"Injustice anywhere, is a threat to justice everywhere." These words of Martin Luther King Jr. accurately describe the world crisis we live in today. To avoid war and attacks as such, all nations must come together for the greater good and unite in their efforts to stop all forms of cruelty, persecution and injustice perpetrated in the name of religion or else wise.
There are times when bounced checks or the penalties for arrears exceed the cost of a payday loan. To end payday lending -- even if it is predatory -- might leave people worse off. What is needed is a better loan, and to get that, we need a better market that re-balances the interests of the lenders and the borrower.
A list of the terms our society uses to describe payday lenders almost tells you everything you need to know. It reads a bit like a description of a B-grade horror film: predators, thieves, vampires, slave-drivers, or (my favourite) rapacious usurers. But if they're so awful, why are they everywhere? Why is it that, despite a seemingly universal hatred for them, they have popped up like mushrooms in cities across Canada?
"Do good to those who hate you. Bless those who curse you. Pray for those who hurt you." This verse, objectively radical given its relevance today, is particularly applicable in the context of terrorist violence, where strangers are willing to viciously stab, shoot and murder total strangers. One need only think back to the Paris attacks and ask: how can such hatred be justified?
There is much commonality between religions in urging us to overcome our attachments to money, property and the material, to give generously of ourselves in as many ways as possible, and to realize that nothing is ours. In many ways, it's a call to overcome our selfish nature and to realize our deep interconnectedness with each other and all of creation.
Congratulations to me on having finally arrived at that wonderful place wherein it doesn't matter to me if people don't find me bright, interesting, engaging, articulate or attractive. I am finally -- at 52 -- happy with who I am. I have finally decided that I have things to say that are worth taking note of.
When it comes to solving climate change, we have all the technological solutions we need. But as the recent climate talks in Lima reaffirmed, political solutions remain more elusive, largely because of the vastly different perspectives of developed and developing nations. As well, it seems we as individuals have a ways to go, both in thought and action.
Despite spending most of my life as an atheist, I have come to realize that spirituality is part of the human condition. So is the ability to think for oneself, to follow one's own moral compass and to challenge stereotypes that others have created for their own purposes. If you agree, you might have a spark of Vesta's ancient fire in you after all.
Ali A. Rizvi recently wrote an open letter to "moderate Muslims." I'm not sure if Rizvi's letter was directed toward me, as I don't measure my faith in chicken wing flavours, but I'm going to respond anyway. Rizvi's good will doesn't last long as he immediately begins to lecture Muslims about our "increasingly waning credibility" in the West.
Historically, prejudice of any kind could be freely expressed with few repercussions (emotional, legal, or otherwise) so long as there was a reasonable justification. Religion has often served as the justification, and has therefore facilitated an array of prejudice, from racism to sexism to homophobia. Over time, the use of religious beliefs to justify prejudice has tended to decline, but still persists -- especially when it comes to homosexuality.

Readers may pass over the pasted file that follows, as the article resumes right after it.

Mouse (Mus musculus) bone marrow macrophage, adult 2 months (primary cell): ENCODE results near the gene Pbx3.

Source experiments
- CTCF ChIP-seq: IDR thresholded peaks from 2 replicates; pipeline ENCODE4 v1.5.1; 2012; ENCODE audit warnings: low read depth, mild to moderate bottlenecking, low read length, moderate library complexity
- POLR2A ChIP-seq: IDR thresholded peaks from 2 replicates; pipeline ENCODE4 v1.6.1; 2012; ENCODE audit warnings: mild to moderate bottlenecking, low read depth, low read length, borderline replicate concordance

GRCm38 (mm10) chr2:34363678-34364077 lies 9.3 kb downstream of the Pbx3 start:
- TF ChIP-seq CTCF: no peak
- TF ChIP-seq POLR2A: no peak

You do have the freedom to say what you want. You don't have the freedom to escape the fallout from your words. When you are a bigot -- and I use the word without malice -- you are trying to block another human being from having the same rights you have. You can feel however you want to feel. There is nothing wrong with your religious or philosophical beliefs, and in our society, you are free to practice them and believe what you wish. But freedom of speech does not carry a get-out-of-jail-free card.
According to a Facebook post of his estranged son, Nathan, Fred Phelps Sr, the founder of the notorious Westboro Baptist Church, is dying. In life, Phelps evaded prison on several occasions, and in my view at least he'll also escape the punishments of the non-existent hereafter. Westboro Baptist continues to picket funerals and to applaud every American misfortune, from earthquakes to school mass shootings, as the glorious work of an angry, hateful and vindictive God. But hate in all its forms is not the work of God, but instead of small and broken people.
I refuse to be part of any organized Christian sect because my problem, I realized, isn't with God. It's with a lot of his followers. It's why I ended up leaving the church a few years ago. It's why I struggle so much with hatred and disgust when it comes to Christianity.But it changes at Christmas time.
While there was undoubtedly something less than consistent about his "Stop being so preoccupied with abortion!/Let's talk about abortion!" chain of commentary this week, the Pope still deserves credit. His actions and words have been constant in their focus on delivering people help, love and protection, rather than on condemning people for their choices or natures. Even Pope Francis's anti-abortion comments to Catholic gynecologists on Friday seemed to centre on the dignity of life, rather than on the sin of those who would take it.
Like millions of other people, I watched the Fox News interview with Reza, and I found him to be a very likeable guy, writing sincerely his "take" on Jesus. But if you get a chance this summer, why not balance Reza's "liberal" take on the life of Christ with C.S. Lewis's conservative "take." And to help with this here is my book review of Lewis' famous book, "Mere Christianity."